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Publication numberUS5029293 A
Publication typeGrant
Application numberUS 07/472,161
Publication dateJul 2, 1991
Filing dateJan 30, 1990
Priority dateJan 30, 1990
Fee statusLapsed
Publication number07472161, 472161, US 5029293 A, US 5029293A, US-A-5029293, US5029293 A, US5029293A
InventorsPierre Fontanille
Original AssigneePierre Fontanille
Export CitationBiBTeX, EndNote, RefMan
External Links: USPTO, USPTO Assignment, Espacenet
Device for locating an individual fallen into the sea
US 5029293 A
Abstract
A safety device for locating an individual fallen into the sea includes a visual indicator in the form of a dye and an intermittently operated lamp (3), and a radio transmitter (9) for transmitting a radio signal. The dye is contained in a vessel (4) having a trap door and control circuits (12) are provided having a power source (5) and automatically operated by a water sensitive microswitch (10) to open the trap door of the dye vessel (9), energize the intermittent lamp (3) and energize the radio transmitter (9), all of the components being integral with a helmet (1) worn by the individual. A radio receiver may also be provided on a boat for receiving signals transmitted from the radio device and guiding the boat to the radio device.
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Claims(20)
I claim:
1. Safety signalling device for locating an individual fallen into the sea, comprising:
visual means comprising an intermittently operated lamp means and a liquid dye means contained in a vessel;
radio means for transmitting a radio signal;
power and control circuits for operating said visual means and radio means; and
a helmet to be worn by said individual, said visual and radio means and said power and control circuits being integral with said helmet.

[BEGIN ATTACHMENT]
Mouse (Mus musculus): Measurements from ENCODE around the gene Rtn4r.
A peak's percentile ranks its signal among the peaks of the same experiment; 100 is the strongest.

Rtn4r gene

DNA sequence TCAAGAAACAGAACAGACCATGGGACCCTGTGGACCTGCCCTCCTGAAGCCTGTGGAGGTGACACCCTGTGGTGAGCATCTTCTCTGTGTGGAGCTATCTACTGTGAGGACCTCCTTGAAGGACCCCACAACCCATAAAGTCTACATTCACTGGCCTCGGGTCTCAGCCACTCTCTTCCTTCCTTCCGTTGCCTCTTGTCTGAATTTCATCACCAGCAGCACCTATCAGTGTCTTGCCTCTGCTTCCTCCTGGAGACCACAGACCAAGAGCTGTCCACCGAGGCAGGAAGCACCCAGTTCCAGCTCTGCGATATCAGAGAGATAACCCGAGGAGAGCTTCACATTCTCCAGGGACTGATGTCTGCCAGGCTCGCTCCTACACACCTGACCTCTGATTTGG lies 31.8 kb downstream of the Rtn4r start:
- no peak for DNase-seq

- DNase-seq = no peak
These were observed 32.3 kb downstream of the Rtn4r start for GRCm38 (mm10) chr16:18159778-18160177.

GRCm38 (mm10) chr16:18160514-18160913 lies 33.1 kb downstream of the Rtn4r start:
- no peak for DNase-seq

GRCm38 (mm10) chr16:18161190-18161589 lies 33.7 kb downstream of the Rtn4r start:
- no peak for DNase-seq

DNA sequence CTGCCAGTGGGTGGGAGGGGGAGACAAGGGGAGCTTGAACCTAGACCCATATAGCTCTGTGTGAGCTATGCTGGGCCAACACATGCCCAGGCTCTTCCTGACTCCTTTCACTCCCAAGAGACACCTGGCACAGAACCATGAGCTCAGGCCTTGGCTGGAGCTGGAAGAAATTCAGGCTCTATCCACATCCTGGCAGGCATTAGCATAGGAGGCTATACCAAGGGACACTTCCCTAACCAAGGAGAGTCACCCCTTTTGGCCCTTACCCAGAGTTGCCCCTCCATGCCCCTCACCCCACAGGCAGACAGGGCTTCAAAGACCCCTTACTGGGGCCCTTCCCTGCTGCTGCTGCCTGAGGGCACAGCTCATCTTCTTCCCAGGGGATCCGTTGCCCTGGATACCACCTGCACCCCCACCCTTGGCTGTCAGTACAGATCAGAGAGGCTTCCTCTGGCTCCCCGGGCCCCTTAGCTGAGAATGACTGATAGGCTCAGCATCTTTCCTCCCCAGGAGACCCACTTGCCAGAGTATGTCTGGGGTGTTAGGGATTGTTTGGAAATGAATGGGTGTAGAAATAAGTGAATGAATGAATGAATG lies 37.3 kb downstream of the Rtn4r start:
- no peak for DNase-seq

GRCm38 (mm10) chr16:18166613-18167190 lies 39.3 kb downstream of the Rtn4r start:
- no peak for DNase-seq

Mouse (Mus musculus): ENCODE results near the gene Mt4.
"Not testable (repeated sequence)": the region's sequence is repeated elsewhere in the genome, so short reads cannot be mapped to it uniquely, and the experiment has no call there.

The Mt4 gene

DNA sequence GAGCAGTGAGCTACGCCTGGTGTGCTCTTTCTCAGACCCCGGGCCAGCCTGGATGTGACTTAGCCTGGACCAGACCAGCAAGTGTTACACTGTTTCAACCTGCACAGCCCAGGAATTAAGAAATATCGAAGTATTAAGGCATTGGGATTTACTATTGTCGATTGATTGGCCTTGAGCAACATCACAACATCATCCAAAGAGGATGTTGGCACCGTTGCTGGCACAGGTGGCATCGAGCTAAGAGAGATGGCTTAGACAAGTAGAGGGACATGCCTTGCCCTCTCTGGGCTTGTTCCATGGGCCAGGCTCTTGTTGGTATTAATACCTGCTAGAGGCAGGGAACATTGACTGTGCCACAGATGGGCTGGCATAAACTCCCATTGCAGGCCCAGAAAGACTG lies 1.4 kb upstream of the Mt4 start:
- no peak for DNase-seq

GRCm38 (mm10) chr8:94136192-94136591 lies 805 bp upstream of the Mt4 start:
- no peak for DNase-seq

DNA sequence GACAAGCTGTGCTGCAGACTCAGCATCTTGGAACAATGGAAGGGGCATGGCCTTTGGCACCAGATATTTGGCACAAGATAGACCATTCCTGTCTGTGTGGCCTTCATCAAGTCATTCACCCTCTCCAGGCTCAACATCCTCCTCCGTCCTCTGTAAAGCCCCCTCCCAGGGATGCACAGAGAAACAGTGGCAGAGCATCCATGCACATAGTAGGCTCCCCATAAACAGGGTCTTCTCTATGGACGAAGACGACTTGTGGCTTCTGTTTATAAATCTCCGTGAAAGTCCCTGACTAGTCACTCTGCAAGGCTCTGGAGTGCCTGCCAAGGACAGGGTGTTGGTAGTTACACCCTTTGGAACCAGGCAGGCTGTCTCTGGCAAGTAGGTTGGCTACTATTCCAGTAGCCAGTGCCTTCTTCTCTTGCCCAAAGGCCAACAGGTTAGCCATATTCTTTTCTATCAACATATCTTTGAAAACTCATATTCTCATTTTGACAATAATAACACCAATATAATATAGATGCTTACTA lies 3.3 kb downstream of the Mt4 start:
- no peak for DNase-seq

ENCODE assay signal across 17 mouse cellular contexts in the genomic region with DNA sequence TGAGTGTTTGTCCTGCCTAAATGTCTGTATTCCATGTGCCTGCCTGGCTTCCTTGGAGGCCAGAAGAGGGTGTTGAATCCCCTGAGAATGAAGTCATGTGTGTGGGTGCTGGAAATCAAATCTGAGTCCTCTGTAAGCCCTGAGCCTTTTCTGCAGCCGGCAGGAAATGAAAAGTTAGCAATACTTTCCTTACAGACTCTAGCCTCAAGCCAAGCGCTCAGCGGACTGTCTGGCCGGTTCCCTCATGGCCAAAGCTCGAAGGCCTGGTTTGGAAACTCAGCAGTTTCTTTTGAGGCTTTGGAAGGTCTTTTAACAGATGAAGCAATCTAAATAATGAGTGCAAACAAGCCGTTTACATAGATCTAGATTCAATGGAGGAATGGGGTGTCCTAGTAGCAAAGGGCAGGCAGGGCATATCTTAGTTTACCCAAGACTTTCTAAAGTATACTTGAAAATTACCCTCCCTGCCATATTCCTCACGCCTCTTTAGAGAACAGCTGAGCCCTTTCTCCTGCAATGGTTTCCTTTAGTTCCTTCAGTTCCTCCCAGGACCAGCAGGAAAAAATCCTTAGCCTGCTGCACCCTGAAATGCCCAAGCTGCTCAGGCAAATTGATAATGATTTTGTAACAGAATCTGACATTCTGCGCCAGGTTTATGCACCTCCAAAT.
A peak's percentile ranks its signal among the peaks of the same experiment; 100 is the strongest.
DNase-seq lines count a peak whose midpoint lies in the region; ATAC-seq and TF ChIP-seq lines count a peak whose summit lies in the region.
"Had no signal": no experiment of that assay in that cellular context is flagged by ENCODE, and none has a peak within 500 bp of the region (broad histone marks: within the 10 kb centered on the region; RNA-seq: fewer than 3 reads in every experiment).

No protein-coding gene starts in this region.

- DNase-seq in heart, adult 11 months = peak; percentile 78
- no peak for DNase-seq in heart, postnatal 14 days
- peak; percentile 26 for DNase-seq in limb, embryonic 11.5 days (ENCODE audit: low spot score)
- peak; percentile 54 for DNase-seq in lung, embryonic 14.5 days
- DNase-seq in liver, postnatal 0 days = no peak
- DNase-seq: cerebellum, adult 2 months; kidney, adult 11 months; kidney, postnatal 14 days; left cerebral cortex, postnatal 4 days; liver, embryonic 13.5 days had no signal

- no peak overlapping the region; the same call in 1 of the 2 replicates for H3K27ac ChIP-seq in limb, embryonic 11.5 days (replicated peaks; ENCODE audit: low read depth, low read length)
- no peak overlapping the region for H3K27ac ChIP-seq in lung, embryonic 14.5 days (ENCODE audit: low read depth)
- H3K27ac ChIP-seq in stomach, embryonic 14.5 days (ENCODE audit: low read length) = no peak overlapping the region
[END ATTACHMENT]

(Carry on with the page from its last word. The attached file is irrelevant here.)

2. Device as claimed in claim 1 and further comprising:
a boat from which said individual has fallen;
a radio receiving means located in the boat for receiving signals from said radio means for driving the boat by motor, rudder and sail unfurling functions to said radio means.
3. Device as claimed in claim 1 wherein:
said power and control circuits are located in a removable casing at the front of said helmet.
4. Device, as claimed in claim 3, wherein:
said power circuits are of the rechargeable battery type.
5. Device, as claimed in claim 4, wherein:
said control circuits further comprise water-sensitive micro-contact means for automatically actuating said control circuits when contacted by water.
6. Device, as claimed in claim 5, wherein:
said control circuits include manually operated switch means in parallel with said micro-contact means for selectively by-passing said micro-contact upon failure thereof.
7. Device, as claimed in claim 6, wherein:
said control circuits include switch means for selectively individually preventing operation of said visual means.
8. Device, as claimed in claim 7, wherein said visual means comprises:
intermittently operated flash lamp means located at the top of the helmet;
a transparent cap closing said housing;
said dye means being a coloring and fluorescent product highly visible and dissuading to aquatic creatures; and
a trap-door on said vessel operated by said control circuits to open for allowing said dye to enter and color ambient water to provide a signal.
9. Device, as claimed in claim 3, wherein:
said control circuits further comprise water-sensitive micro-contact means for automatically actuating said control circuits when contacted by water.
10. Device, as claimed in claim 9, wherein:
said control circuits include manually operated switch means in parallel with said micro-contact means for selectively by-passing said micro-contact upon failure thereof.
11. Device, as claimed in claim 3, wherein:
said control circuits include switch means for selectively individually preventing operation of said visual means.